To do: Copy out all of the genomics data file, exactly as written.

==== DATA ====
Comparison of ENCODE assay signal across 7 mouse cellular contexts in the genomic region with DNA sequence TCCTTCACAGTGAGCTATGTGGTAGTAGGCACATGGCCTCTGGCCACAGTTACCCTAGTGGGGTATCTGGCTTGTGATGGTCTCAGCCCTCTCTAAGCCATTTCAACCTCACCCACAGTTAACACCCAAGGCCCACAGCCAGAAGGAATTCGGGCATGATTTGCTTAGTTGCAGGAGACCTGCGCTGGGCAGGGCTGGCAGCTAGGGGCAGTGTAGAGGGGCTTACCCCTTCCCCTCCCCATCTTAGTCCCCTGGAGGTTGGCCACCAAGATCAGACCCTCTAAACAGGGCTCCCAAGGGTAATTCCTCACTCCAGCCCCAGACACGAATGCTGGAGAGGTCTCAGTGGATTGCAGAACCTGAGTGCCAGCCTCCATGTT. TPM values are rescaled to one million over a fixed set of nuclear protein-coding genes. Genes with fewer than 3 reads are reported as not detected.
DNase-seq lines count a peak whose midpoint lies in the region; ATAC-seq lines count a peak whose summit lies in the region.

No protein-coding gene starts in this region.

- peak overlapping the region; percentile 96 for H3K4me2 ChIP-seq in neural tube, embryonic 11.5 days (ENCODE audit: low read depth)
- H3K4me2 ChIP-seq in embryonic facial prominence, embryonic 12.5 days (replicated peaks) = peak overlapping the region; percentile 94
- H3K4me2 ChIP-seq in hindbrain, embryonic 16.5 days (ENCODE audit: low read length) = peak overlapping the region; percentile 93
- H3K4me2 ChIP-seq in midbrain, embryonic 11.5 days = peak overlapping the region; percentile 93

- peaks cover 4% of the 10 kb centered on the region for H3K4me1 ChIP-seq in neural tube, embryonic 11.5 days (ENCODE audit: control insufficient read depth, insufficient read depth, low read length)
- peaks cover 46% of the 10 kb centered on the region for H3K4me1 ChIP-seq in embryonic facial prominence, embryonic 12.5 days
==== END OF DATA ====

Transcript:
Comparison of ENCODE assay signal across 7 mouse cellular contexts in the genomic region with DNA sequence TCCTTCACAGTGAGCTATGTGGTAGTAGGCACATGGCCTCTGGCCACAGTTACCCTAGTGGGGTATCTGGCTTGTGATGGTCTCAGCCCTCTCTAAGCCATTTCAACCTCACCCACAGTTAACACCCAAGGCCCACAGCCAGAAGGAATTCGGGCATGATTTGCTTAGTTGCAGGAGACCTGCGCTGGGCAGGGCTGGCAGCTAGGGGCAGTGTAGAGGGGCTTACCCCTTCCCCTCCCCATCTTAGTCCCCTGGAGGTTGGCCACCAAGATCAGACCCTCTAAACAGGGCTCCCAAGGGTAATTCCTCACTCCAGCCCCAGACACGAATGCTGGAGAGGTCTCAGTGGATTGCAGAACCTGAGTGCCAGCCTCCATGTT. TPM values are rescaled to one million over a fixed set of nuclear protein-coding genes. Genes with fewer than 3 reads are reported as not detected.
DNase-seq lines count a peak whose midpoint lies in the region; ATAC-seq lines count a peak whose summit lies in the region.

No protein-coding gene starts in this region.

- peak overlapping the region; percentile 96 for H3K4me2 ChIP-seq in neural tube, embryonic 11.5 days (ENCODE audit: low read depth)
- H3K4me2 ChIP-seq in embryonic facial prominence, embryonic 12.5 days (replicated peaks) = peak overlapping the region; percentile 94
- H3K4me2 ChIP-seq in hindbrain, embryonic 16.5 days (ENCODE audit: low read length) = peak overlapping the region; percentile 93
- H3K4me2 ChIP-seq in midbrain, embryonic 11.5 days = peak overlapping the region; percentile 93

- peaks cover 4% of the 10 kb centered on the region for H3K4me1 ChIP-seq in neural tube, embryonic 11.5 days (ENCODE audit: control insufficient read depth, insufficient read depth, low read length)
- peaks cover 46% of the 10 kb centered on the region for H3K4me1 ChIP-seq in embryonic facial prominence, embryonic 12.5 days